The second spokesman for the Commission is Barrister Festus Okoye, the National Commissioner who, as supervisor of the Commission’s Voter Education and Publicity Department, is its official spokesman. Okoye, the senior human rights lawyer and activist, came to this job well recommended by his experience and knowledge of the country’s electoral law and practice. Most people will agree with me that, as INEC’s official spokesman, he has been forceful, vigorous and effective in defending the Commission’s decisions and actions.

The third spokesman for the Commission is the Chairman’s Chief Press Secretary, Mr. Rotimi Oyekanmi. Actually, Oyekanmi is more a spokesman for the Chairman than for the Commission. As such he has, as a journalist himself, be more in action interacting quietly and effectively with media men and women at a personal level convincing them of the fidelity of his principal to the Commission’s mission, vision and values than in public speaking in defence of its image.

Having entered my caveat, let me return to what triggered this piece in the first place. On June 18, a friend sent me an article by the US-based syndicated columnist of Nigerian Tribune (among other newspapers), Professor Farouk Kperogi, who teaches Mass Communications at a university in that country. Kperogi, a brilliant and rigorous writer and journalist, was a must-read for me until sometime last year when I noticed all he would write about, column after column, was how terrible President Muhammadu Buhari was, especially as a leader, in the foulest language you can think of. For me, civility in language has always been a key consideration in what I choose to read.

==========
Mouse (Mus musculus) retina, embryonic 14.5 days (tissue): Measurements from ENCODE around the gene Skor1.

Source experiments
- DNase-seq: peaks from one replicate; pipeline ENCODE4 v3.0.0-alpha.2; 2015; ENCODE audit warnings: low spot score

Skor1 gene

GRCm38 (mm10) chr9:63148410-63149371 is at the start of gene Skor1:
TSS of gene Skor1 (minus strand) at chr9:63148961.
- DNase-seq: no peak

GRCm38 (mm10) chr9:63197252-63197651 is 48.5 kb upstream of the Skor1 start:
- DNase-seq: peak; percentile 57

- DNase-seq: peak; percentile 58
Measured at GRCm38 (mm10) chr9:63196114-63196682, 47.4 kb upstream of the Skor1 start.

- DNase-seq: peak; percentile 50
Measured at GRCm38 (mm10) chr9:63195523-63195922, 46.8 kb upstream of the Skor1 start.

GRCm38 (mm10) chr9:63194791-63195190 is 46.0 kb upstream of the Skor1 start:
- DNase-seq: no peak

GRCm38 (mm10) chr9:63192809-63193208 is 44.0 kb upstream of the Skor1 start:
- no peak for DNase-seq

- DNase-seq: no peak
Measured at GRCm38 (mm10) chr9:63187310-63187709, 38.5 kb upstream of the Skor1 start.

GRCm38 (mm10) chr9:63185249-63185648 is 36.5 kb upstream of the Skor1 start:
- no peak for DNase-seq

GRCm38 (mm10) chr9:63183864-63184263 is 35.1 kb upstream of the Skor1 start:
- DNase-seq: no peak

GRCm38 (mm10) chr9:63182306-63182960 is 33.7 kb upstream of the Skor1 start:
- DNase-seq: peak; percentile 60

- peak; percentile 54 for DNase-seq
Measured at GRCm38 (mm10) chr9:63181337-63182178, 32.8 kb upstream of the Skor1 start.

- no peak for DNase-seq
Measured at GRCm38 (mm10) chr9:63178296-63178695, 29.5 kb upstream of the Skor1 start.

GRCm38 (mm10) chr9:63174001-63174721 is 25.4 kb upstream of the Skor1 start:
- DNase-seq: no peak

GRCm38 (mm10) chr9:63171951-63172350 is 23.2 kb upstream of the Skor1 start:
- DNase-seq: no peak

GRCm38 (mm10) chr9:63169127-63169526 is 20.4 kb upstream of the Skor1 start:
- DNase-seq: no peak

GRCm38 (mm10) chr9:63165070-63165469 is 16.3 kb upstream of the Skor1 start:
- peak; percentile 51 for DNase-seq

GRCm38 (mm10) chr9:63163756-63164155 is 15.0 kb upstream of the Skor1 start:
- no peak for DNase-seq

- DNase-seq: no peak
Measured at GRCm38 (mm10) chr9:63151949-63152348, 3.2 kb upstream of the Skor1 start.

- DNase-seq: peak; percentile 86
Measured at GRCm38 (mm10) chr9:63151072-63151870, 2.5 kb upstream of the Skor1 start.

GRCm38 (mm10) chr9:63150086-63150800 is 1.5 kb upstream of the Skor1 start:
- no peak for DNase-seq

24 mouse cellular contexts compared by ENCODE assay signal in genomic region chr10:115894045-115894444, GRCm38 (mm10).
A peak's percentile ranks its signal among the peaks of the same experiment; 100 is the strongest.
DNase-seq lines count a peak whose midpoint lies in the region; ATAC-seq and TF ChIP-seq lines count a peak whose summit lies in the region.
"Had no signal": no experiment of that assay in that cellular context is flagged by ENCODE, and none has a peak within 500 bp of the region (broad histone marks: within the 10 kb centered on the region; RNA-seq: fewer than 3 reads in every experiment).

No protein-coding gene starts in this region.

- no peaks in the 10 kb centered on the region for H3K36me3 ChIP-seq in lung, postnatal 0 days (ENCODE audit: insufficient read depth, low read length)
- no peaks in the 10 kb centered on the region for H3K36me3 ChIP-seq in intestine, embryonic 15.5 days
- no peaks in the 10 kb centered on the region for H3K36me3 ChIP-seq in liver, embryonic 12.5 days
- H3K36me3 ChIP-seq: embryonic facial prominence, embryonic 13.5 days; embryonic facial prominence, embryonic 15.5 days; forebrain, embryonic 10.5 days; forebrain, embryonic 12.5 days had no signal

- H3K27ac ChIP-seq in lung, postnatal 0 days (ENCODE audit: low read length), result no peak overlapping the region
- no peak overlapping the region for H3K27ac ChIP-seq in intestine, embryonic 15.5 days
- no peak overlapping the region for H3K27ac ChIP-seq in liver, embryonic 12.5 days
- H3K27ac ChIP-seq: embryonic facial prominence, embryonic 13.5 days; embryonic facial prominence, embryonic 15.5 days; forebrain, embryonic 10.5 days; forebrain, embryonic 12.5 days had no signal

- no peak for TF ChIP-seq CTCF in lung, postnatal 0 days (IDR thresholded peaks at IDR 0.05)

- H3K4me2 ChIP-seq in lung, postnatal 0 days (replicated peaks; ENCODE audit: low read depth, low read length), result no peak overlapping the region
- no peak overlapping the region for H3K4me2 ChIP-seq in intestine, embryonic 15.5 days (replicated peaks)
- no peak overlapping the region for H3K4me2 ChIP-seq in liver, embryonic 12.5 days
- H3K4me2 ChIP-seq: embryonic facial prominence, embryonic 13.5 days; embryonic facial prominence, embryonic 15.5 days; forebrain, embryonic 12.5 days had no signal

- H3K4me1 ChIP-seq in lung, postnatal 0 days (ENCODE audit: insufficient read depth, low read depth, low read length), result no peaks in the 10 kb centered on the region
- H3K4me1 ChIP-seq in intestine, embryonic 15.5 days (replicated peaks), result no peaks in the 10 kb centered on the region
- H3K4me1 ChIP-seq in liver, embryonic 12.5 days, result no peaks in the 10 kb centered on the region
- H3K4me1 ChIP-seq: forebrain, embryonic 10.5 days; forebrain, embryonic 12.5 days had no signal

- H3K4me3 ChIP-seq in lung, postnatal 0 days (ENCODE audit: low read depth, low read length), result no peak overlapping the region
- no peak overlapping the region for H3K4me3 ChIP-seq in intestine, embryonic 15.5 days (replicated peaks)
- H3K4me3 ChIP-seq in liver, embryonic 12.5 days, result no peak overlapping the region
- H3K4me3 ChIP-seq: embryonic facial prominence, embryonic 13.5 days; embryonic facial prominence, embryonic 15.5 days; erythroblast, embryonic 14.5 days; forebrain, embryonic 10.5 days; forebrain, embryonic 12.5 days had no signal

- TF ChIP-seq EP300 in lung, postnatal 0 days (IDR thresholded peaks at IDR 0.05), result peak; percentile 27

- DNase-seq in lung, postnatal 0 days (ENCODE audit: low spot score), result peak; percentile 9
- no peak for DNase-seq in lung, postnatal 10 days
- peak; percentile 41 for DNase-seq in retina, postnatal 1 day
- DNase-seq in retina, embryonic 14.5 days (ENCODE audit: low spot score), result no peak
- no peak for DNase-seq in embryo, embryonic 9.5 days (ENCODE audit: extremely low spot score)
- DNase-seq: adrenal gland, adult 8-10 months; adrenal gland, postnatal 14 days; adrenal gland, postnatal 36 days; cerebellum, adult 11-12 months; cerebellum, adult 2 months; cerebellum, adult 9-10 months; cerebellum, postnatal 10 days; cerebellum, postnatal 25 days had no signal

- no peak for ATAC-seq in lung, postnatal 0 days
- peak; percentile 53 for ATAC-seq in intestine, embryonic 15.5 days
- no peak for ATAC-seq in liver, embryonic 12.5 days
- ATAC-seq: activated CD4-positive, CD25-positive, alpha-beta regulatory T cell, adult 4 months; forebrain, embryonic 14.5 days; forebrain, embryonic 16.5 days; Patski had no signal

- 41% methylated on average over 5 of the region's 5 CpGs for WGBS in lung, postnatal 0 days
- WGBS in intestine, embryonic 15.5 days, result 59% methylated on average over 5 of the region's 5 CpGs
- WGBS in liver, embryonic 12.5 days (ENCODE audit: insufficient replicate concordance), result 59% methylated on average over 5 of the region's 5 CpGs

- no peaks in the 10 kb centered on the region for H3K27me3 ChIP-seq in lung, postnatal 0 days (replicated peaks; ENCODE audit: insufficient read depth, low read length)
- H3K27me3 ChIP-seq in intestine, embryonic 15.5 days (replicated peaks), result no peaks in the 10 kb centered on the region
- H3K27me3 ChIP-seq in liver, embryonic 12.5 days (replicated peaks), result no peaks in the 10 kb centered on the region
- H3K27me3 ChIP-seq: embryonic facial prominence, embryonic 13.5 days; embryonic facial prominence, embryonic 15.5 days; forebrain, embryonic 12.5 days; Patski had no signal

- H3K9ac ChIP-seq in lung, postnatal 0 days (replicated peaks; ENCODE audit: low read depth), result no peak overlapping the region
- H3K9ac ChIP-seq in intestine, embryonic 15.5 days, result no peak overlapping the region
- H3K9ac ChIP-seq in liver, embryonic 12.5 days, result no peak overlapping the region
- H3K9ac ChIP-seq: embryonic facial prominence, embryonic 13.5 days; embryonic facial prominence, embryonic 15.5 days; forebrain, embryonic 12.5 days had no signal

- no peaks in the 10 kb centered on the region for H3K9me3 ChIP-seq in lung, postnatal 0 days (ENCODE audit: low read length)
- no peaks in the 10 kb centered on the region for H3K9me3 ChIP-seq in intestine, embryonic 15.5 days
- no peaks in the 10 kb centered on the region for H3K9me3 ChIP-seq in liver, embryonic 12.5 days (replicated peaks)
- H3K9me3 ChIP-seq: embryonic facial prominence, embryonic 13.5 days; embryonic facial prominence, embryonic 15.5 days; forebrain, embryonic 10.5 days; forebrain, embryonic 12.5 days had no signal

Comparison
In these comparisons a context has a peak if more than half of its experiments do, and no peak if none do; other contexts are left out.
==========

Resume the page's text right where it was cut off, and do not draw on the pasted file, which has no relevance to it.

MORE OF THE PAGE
This was how I missed Kperogi’s angry piece titled “Lawan, Akpabio and INEC’s Crippling Moral Crisis”, in which he condemned INEC for his belief that we had accepted Ahmed Lawan’s name as the Senatorial candidate of All Progressive Congress (APC) for Yobe North while rejecting that of Godswill Akpabio as the party’s candidate for Akwa Ibom North West. Both had contested in, and lost, the party’s Presidential primary election held on June 9.

Based on the country’s new Electoral Act 2022, the Commission, Kperogi said, should have rejected both names. In an apparent fit of anger, he went personal by singling the Commission’s Chairman, Okoye, its official spokesman, and myself for condemnation.

The simple answer to his angry piece, I said in my reply to him via WhatsApp, was that INEC had no powers to reject candidates sent by political parties. Our role, I said, was simply to monitor party primaries to ensure they adhered to the country’s Constitution, the Electoral Law and their own constitutions and issue, on request, certified true copies of our reports as possible evidence in court in support of any aspirant who felt dissatisfied with the outcome of his party’s primary.